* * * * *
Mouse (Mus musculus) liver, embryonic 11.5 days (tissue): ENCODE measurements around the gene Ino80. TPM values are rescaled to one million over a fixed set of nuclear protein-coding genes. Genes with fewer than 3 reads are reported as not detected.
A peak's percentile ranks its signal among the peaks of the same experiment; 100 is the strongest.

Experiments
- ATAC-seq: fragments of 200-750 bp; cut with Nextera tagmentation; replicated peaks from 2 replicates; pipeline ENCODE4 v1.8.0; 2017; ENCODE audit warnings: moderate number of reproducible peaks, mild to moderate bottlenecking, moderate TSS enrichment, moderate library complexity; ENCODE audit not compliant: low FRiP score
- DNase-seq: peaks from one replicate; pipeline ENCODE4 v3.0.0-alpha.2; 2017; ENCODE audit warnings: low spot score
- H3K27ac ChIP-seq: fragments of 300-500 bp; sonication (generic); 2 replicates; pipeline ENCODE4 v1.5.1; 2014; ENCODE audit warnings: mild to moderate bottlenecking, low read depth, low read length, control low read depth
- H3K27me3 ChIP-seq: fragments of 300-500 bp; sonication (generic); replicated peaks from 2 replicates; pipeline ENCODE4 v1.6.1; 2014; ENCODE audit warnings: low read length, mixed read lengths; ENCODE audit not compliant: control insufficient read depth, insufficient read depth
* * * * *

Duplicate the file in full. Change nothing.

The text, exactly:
Mouse (Mus musculus) liver, embryonic 11.5 days (tissue): ENCODE measurements around the gene Ino80. TPM values are rescaled to one million over a fixed set of nuclear protein-coding genes. Genes with fewer than 3 reads are reported as not detected.
A peak's percentile ranks its signal among the peaks of the same experiment; 100 is the strongest.

Experiments
- ATAC-seq: fragments of 200-750 bp; cut with Nextera tagmentation; replicated peaks from 2 replicates; pipeline ENCODE4 v1.8.0; 2017; ENCODE audit warnings: moderate number of reproducible peaks, mild to moderate bottlenecking, moderate TSS enrichment, moderate library complexity; ENCODE audit not compliant: low FRiP score
- DNase-seq: peaks from one replicate; pipeline ENCODE4 v3.0.0-alpha.2; 2017; ENCODE audit warnings: low spot score
- H3K27ac ChIP-seq: fragments of 300-500 bp; sonication (generic); 2 replicates; pipeline ENCODE4 v1.5.1; 2014; ENCODE audit warnings: mild to moderate bottlenecking, low read depth, low read length, control low read depth
- H3K27me3 ChIP-seq: fragments of 300-500 bp; sonication (generic); replicated peaks from 2 replicates; pipeline ENCODE4 v1.6.1; 2014; ENCODE audit warnings: low read length, mixed read lengths; ENCODE audit not compliant: control insufficient read depth, insufficient read depth